Reviewed by Ian Thomas Shaw
In her latest novel, A Good Name, Yejide Kilanko has delivered a fantastic view into the lives of Nigerian expatriates in America. Her narrative of the dreams of independence of a young Nigerian woman and the sense of failure and inadequacy experienced by her older husband. These are the elements of catastrophe, of violence nurtured by patriarchy, tradition and a distorted sense of honour. It is a powerful portrayal of the immigrants’ netherworld between two continents.
University-educated Eziafa Okereke’s twelve-year sojourn in the United States has brought him little more than owning his own taxi. Gone are his dreams of becoming a professional and earning great wealth. Now in his forties and still near the bottom of the ladder, he longs to settle down with a woman and start a family—a way to continue his good name. At first, he wins the affection of Jovita, a thirty-something real estate wheeler and dealer. The independent ways of the beautiful American-born Nigerian woman are in many ways fresh air for Eziafa, although her several past relationships make her less than the ideal candidate for marriage. He overcomes this prejudice and decides to marry Jovita. When he informs his ageing mother of his intentions, the latter forces him to renounce his plans because of a decades-old feud between his home village and that of Jovita’s family. Reluctantly, he also agrees to return to Nigeria to choose a bride from the young women in the village. Eziafa must go into considerable debt to pay for all the presents expected by his extended family; after all, he is an “American” and must be rich. On top of that, the bride’s price and wedding will push him even further into debt. Nonetheless, as soon as he steps onto the plane back home, there is no going back, and cowardly, he does not even inform Jovita that their engagement is off.
Among the numerous candidates vetted by his mother, eighteen-year-old Zina Nwoye is not on the list. Zina plans to go to university and marry her high-school sweetheart Ndu. Marrying a middle-aged man and leaving for America is nowhere in her hopes and dreams. But when Eziafa sees her walking in the village, his mind is set. Zina’s family is poor, and a good marriage to a “wealthy American” is economic salvation for them. So, her parents agree to the marriage in a flash, but Zena still loves Ndu. Zina’s resistance begins to falter under pressure from her parents, who would never agree to her marrying Ndu anyway; his family is even poorer than hers. When Eziafa promises Zina that he will let her go to university in America and, after that, open her own business, she relents. And Eziafa is exuberant at marrying his perfect bride.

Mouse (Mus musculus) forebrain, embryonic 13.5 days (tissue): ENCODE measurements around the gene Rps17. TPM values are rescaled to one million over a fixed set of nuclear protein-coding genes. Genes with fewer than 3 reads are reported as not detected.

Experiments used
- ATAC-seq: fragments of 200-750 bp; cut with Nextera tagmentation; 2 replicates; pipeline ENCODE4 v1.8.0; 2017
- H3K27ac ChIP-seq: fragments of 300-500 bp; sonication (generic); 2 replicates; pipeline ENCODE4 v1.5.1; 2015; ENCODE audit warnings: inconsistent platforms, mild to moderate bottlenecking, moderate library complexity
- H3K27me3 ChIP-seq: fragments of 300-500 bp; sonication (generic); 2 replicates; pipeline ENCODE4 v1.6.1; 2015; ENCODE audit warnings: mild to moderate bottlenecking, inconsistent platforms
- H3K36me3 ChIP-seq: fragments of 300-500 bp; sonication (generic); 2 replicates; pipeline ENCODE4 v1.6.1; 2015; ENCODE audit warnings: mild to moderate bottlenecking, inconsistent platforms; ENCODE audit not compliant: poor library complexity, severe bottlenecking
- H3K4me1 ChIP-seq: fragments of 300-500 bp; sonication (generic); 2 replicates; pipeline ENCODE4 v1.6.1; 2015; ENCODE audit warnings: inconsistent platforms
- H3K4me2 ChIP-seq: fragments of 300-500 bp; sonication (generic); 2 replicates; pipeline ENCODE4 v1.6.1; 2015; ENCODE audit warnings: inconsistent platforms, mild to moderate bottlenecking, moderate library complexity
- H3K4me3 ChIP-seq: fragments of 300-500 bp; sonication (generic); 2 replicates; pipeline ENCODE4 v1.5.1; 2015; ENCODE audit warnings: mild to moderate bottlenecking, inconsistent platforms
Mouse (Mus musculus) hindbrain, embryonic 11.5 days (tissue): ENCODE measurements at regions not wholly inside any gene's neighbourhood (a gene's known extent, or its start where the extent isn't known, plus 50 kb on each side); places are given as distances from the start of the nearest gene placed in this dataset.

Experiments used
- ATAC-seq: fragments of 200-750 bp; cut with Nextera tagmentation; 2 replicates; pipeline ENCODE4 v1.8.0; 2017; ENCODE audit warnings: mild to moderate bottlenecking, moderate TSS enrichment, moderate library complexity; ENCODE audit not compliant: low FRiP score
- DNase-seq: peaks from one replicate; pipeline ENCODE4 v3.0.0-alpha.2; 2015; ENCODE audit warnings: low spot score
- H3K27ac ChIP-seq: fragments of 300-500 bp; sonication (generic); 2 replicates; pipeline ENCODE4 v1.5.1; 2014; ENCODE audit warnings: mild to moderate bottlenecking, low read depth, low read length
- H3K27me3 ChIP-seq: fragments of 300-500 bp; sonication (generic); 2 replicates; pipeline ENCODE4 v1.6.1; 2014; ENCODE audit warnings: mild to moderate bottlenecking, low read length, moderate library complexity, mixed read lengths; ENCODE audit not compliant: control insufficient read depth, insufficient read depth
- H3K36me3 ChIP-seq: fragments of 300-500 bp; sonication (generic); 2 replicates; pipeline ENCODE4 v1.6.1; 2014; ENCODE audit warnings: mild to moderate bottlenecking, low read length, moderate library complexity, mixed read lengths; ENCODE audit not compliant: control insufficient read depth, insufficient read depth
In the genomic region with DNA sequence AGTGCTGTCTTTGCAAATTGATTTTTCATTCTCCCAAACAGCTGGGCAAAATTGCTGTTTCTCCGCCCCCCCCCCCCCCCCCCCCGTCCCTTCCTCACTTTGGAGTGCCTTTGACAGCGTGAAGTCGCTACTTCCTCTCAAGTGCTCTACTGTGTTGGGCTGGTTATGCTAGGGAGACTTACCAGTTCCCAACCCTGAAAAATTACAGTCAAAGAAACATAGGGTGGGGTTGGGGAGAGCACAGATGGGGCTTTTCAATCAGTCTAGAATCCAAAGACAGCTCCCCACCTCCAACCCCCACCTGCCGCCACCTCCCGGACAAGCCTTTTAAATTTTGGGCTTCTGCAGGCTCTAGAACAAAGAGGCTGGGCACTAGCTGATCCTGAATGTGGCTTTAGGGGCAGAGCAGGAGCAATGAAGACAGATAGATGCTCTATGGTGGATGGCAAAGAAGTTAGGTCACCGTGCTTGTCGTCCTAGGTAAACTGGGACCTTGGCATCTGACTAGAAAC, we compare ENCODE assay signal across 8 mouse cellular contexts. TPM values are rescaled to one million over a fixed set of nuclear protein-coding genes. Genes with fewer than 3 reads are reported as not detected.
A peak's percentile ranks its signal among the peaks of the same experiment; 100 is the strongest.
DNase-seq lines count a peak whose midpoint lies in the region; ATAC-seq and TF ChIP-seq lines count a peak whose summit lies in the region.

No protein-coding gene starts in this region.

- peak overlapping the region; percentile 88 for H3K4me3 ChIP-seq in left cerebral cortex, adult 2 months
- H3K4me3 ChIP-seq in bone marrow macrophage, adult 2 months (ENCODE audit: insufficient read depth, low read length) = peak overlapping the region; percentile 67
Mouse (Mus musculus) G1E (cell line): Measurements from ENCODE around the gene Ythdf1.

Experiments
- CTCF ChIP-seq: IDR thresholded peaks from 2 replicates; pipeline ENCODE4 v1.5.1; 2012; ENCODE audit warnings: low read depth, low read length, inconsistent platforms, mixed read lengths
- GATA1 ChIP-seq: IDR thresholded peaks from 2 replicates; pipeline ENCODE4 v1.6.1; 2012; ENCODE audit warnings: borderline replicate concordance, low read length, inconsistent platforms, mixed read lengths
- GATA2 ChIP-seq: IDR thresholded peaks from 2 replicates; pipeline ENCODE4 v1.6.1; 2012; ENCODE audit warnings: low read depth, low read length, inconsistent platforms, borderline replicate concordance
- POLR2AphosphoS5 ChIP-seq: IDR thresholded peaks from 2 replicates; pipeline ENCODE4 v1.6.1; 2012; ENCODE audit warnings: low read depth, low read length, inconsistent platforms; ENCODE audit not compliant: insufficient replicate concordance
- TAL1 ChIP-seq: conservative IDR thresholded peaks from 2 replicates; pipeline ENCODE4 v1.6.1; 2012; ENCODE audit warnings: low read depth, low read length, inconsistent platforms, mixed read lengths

Eziafa’s plans for family life in America are not quite what he has promised Zina. First on his agenda is educating his wife on how to behave as a proper wife, and restricting her freedom is the first step. He then leverages small doses of freedom against her agreeing to his other plans. Eziafa’s backtracks on his promise to allow Zina to attend university, and instead, coerces her into studying nursing at a community college. Her income as a nurse will play an important part in paying off his accumulated debts. Pregnancy before Zina becomes her husband’s cash cow is also definitely out of the question. So, Eziafa marches his wife off to a doctor’s office to put her on birth control. Despite Eziafa’s controlling nature, there are patches of warmth and affection between the two as Zina accustoms herself to her new life in America. Some readers might wonder at times whether the story might be headed for a happy ending after all. Such is not the destiny of our protagonists, but I won’t say more here as not to spoil the novel for its readers.
The strength of the novel is not its plot per se. Indeed, this could have been the story of many immigrant couples from traditional societies. It is the depictions of America seen through the immigrants’ eyes and of life in their home village that are really enchanting. In a word, this narrative is as authentic as it gets. The author’s skilful use of dialogue, adorned with a host of Nigerian words, also draws in the readers, even before looking up their meanings in the book’s glossary. The frequent use of hyperboles and exalted language is deftly done, perhaps because of their novelty. Indeed, Nigerian stories are hardly saturating the North American fiction market. In the end, this is a tragic story, although not one where the reader is prepared to spread the blame evenly. Long after putting the book down, this calamity of Shakespearean proportions leaves vivid images of Eziafa and Zina etched in the mind of the reader.
A Good Name is published by Guernica Editions.